Work together to determine what expectations you each have in terms of how you plan to cover major child-related expenses such as healthcare, childcare, and tuition. These decisions are very personal and will vary from couple to couple because only you and your spouse can determine what is best for your family. Make an effort to be open, honest, and an active listener as you each discuss any concerns, hopes, or preferences. Conversations involving children can be emotionally charged, so take a break and revisit a topic later if needed.
Once you’ve decided on the best route forward for your unique blended family situation, consider discussing your plan of action with a financial advisor. This is a valuable step because a professional can help you ensure you’re considering all the potential options, as well as taking into account how your plans may affect any previously established retirement or financial strategies.
4. Update Your Estate Plan and Any Account Beneficiaries
Updating any existing estate planning or asset beneficiary documents is an important step before any marriage, but many people forget to re-assess their will and beneficiaries the second time around. It is vital that you don’t neglect this step because if you fail to do so and pass away, your spouse will have more control over how your estate is handled and what goes to your children. It’s also possible that your ex-spouse will receive assets you did not intend. A good practice for everyone, especially those who have divorced or have children, is to update any and all insurance or retirement savings accounts where you must name a beneficiary. This is also an ideal time to have frank discussions with your spouse about your preferences for asset allocation.
None of us like talking about our own mortality, or about how to divide up assets for heirs. However, doing so on a proactive basis will help eliminate future ambiguity or animosity for your loved ones. No one can see the future, so having a plan in place will provide peace of mind. It’s easy to forget who was named on an old IRA or insurance policy and, even if you name a different person in your will, the original policy beneficiary tends to hold up in court. So, before getting remarried or merging any accounts, take the time together to go over all accounts and assets, change any designated beneficiaries and update your wills. You may also consider purchasing additional life insurance with your spouse to bridge any asset or income disparities. It will provide not only peace of mind but will bring you and your new spouse closer together.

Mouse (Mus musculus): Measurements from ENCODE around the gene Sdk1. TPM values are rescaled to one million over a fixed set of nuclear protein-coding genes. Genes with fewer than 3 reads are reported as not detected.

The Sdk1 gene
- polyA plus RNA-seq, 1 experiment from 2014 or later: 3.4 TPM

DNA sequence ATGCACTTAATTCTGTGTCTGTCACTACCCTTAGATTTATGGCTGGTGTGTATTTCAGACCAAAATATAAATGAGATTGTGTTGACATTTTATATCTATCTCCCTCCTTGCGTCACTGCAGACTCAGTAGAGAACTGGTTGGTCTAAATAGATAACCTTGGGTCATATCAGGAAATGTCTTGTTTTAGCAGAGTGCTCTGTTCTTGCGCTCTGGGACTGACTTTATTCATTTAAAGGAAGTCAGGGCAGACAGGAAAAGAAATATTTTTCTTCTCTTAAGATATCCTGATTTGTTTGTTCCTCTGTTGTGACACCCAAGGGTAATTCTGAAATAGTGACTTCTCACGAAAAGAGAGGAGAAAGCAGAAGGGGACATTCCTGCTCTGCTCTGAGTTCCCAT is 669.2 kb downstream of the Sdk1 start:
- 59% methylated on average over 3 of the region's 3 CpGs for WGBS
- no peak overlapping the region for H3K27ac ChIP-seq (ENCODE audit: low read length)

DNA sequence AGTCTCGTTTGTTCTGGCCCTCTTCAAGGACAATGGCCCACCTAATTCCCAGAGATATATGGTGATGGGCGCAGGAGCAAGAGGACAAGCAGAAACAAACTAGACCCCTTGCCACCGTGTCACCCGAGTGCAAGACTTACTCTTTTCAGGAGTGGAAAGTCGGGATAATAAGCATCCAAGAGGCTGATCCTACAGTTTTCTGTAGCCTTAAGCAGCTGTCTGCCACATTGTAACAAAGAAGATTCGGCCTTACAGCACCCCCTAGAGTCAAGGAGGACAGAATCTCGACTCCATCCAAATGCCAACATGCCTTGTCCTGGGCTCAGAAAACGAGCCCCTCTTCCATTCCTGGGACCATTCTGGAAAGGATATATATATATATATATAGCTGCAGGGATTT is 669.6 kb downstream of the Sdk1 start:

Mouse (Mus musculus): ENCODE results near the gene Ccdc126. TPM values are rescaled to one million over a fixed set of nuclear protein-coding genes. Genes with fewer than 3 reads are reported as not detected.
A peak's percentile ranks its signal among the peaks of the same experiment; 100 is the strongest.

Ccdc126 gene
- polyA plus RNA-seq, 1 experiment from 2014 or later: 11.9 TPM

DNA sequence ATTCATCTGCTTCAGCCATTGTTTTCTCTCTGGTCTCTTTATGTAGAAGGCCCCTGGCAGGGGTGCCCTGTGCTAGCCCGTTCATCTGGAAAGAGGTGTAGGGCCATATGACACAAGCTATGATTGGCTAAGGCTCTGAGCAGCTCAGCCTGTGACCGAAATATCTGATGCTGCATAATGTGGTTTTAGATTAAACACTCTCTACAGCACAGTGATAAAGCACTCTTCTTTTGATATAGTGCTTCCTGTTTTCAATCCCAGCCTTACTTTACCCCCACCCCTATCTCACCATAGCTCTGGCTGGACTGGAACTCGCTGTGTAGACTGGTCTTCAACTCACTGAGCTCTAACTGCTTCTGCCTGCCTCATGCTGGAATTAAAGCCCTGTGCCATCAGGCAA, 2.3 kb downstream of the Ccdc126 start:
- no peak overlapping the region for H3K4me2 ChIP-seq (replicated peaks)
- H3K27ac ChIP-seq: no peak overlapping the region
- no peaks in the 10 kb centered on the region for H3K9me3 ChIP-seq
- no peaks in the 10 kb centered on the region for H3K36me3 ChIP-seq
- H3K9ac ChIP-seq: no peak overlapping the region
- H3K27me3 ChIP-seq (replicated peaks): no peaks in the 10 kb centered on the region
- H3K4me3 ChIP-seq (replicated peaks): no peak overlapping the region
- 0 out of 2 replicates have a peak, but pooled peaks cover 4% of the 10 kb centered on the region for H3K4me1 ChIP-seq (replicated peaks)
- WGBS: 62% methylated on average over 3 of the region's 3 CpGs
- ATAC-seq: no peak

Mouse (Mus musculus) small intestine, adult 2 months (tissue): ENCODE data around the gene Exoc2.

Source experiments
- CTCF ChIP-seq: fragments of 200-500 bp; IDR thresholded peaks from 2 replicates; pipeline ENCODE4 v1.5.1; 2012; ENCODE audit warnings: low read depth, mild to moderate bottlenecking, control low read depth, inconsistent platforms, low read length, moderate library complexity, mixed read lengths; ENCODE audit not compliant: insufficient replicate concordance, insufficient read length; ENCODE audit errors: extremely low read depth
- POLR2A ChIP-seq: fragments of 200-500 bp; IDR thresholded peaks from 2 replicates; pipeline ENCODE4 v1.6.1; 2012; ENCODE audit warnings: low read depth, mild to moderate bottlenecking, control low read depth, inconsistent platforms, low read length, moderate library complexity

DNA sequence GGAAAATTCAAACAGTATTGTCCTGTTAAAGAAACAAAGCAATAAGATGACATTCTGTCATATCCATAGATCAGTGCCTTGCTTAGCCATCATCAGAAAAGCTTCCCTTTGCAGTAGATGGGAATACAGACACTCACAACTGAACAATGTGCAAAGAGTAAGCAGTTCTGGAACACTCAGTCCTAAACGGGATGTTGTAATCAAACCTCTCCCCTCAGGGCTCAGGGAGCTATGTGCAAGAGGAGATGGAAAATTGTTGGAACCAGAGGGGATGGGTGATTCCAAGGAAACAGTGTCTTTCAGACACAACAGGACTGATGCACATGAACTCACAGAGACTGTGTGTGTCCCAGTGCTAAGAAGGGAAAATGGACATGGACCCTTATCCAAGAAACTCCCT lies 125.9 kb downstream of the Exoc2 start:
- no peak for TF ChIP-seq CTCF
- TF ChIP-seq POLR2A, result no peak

5. Don’t Make Money Matters a One-Time Conversation
The basis of any healthy relationship is communication, and money matters are an important part of that. Regardless of the assets – or financial baggage – you and your new spouse are bringing into your second marriage, keeping your lines of communication open is key. It can be difficult to have financial conversations because we’re predisposed to avoid having those hard talks about money. However, if you’re not proactive then you’ll most likely be forced to have these discussions at the worst times (like an unexpected death or divorce), so the more you can get everything out in the open and agreed upon upfront, the stronger your relationship will be moving forward.
Are You Planning a Second Marriage?
If you’re on your way to walking down the aisle a second time – congratulations! However, if you’re also feeling overwhelmed about where to begin merging your financial lives, or if your finances are particularly complex, consider speaking with one of our qualified financial advisors. At TriCapital, we help our clients plan for a confident financial future through every phase of life. Reach out today to schedule a complimentary discovery call to learn more about our comprehensive services.
Securities offered through Triad Advisors, LLC, member FINRA/SPIC. Advisory services offered through TriCapital Wealth Management, Inc. TriCapital Wealth Management, Inc. is not affiliated with Triad Advisors, LLC.